|Publication number||US6269362 B1|
|Application number||US 08/994,939|
|Publication date||31 Jul 2001|
|Filing date||19 Dec 1997|
|Priority date||19 Dec 1997|
|Publication number||08994939, 994939, US 6269362 B1, US 6269362B1, US-B1-6269362, US6269362 B1, US6269362B1|
|Inventors||Andrei Zary Broder, Steven Charles Glassman, Mark Steven Manasse|
|Original Assignee||Alta Vista Company|
|Export Citation||BiBTeX, EndNote, RefMan|
|Patent Citations (18), Non-Patent Citations (3), Referenced by (85), Classifications (13), Legal Events (7)|
|External Links: USPTO, USPTO Assignment, Espacenet|
This invention relates generally to clipping services, and more particularly to automatically monitoring electronically stored documents using queries.
For many organizations and institutions, it is common to use a clipping service to monitor topics of interest in conventional print media. For example, companies often employ a clipping service to monitor what the print media is publishing about a company or its products.
More recently, clipping services have started to monitor electronic media as well. In a simple semi-automated monitoring system, queries that define what is to be monitored are periodically submitted to one or more Web search engines. In order to get a good “recall,” the queries may be constructed to retrieve as many relevant pages as possible.
One widely used electronic publishing media is the Internet's World-Wide-Web (the “Web”). A service eWatch offers to monitor documents retrievals, please see, “http://www.ewatch.com.” The eWatch service claims to monitor some 40,000 public bulletin boards and preselected Web sites for some four-hundred of the world's largest corporations. There, a key first step is to identify which sites are relevant to a particular client. Because Web pages at the selected sites are retrieved on a daily basis to check whether anything has changed or not, this could become quite expensive when the number of monitored sites is large.
Dartmouth University offers a Web clipping service called the Informant at “http://informant.dartmouth.edu/.” This free service only monitors the top ten relevant pages for a particular query plus any Web pages at a preselected set (a maximum of 35 pages per user) of Universal Resource Locators (URL). The service computes a hash value for each current page being monitored, and compares the hash value with the hash value of a previous version of the page. If the hash values are different, the content of the Web page has probably changed. The service is limited in the number of pages that are monitored, and even trivial changes to a Web page will change the hash value so that the Web page is flagged as “interesting.”
In general, monitoring pre-selected sites is relatively easy, however, monitoring the entire Web, or even a large portion of the Web is a much more difficult problem. The number of Web sites is easily counted in the millions, with a large proportion of those sites having pages that change on a frequent basis. Active Web “publishers” may change pages on a daily basis, in many cases trivially.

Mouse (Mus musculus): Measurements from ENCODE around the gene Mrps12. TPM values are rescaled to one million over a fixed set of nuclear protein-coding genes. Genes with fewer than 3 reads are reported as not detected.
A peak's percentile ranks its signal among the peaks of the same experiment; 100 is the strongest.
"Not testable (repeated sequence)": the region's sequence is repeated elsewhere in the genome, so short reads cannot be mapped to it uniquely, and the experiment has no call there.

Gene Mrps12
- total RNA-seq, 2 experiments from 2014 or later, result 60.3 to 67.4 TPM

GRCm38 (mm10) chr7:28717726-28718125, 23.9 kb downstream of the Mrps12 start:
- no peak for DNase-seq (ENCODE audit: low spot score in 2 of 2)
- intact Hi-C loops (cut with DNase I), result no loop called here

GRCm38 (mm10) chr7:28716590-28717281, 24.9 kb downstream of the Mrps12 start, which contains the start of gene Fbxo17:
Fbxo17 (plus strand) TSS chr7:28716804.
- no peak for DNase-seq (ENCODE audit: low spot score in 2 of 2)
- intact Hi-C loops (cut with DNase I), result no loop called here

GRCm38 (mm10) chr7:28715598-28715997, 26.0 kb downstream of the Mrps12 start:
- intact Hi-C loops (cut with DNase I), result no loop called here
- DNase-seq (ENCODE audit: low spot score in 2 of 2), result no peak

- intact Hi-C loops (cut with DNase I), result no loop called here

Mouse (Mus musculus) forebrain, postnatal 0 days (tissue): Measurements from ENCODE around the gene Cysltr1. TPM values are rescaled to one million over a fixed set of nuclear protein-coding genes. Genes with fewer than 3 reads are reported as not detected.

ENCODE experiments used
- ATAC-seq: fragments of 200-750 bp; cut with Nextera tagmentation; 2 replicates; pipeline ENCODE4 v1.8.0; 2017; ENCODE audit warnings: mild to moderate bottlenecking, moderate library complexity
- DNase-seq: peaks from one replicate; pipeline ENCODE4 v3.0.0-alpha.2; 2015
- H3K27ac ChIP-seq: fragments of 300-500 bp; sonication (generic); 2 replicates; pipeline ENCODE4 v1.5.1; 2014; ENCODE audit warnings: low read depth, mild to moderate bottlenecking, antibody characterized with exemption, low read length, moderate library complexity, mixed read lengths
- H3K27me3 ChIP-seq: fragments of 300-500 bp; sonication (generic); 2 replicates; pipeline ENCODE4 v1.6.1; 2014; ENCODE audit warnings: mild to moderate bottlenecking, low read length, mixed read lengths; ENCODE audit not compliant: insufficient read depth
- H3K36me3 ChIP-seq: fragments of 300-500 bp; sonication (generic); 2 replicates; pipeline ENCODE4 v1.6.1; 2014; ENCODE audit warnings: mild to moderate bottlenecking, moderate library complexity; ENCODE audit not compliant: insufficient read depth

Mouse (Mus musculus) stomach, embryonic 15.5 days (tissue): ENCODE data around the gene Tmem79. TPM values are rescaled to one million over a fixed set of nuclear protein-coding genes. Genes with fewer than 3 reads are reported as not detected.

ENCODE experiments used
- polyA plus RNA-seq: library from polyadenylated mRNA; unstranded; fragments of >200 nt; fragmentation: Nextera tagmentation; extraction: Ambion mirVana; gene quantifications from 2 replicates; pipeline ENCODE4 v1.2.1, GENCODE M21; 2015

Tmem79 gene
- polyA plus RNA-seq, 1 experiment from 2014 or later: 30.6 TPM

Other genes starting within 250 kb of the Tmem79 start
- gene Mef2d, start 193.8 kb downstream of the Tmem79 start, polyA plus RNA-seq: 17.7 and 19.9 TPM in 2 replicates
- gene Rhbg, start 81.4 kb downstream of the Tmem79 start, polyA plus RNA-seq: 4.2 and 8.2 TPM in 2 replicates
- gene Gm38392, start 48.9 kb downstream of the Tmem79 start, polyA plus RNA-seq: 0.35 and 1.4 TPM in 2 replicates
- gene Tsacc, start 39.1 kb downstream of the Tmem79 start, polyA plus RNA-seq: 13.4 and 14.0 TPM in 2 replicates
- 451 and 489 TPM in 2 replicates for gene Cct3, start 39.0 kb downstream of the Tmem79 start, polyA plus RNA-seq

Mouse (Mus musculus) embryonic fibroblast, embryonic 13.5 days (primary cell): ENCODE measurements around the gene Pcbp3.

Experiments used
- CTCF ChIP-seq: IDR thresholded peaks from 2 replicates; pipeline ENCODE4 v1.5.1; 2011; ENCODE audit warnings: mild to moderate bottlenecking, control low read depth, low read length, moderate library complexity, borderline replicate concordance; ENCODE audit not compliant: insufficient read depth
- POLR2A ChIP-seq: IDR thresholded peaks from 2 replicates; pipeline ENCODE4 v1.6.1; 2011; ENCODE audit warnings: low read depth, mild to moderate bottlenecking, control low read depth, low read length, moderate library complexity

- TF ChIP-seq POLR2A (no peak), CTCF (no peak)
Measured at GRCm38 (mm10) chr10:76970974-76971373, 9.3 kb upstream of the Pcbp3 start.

Therefore, the output from the search engine can be quite large. Because humans will eventually have to read and analyze the output it is desirable to mechanically filter the output as much as possible. In particular it is necessary to eliminate pages that have not changed or have not substantially changed since the last retrieval.
Provided is a computerized method for monitoring the content of documents. A set of documents is stored in memories of server computers. The server computers can be connected to each other by a network such as the Internet.
Entries are generated in a search engine for each document of the set. The search engine is also connected to the Internet. The entries are in the form of a full word index of the set of documents. The search engine also maintains a first abstract for each document that is indexed. The abstract is highly dependent on the content of each document. For example, the abstract is in the form of a sketch or a feature vector.
Periodically a query is submitted to the search engine. The query locates a result set of documents that satisfy the query. A second abstract is generated for each document member of the result set. The first and second abstracts are compared to identify documents that have changed between the time the set of documents were indexed and the time the result set is generated.
FIG. 1 is a block diagram of distributed computer system that uses the monitoring service according to the invention;
FIG. 2 is flow diagram of a process for determining a feature vector for electronically stored documents; and
FIG. 3 is a flow diagram of a query interface for detecting changed documents.
FIG. 1 shows an arrangement 100 which can use the automated electronic document monitoring service according to the invention. A plurality of server computers 110 are connected to each other by a communications network 120, for example, the Internet. The Internet includes an application level interface called the World-Wide-Web (Web 121). The server computers 110 maintain multimedia content 111, for example, HTML Web pages and bulletin boards. The location of any content 111 is specified by its Universal Resource Locator (URL) address 112.
Also connected to the network 120 are client computers 130. A client computer 130 typically is a lap-top, personal computer, or workstation having input/output (I/O) devices such as a mouse 132, a keyboard, and a monitor 134. Usually, each client 130 is also equipped with a Web browser 131 such as the Netscape Navigator, or the Microsoft Internet Explorer. During operation of the arrangement 100, users of the clients 130 desire to monitor the content 111 of the servers 110. More particularly, the users may want to monitor specific content that has changed in a substantial way.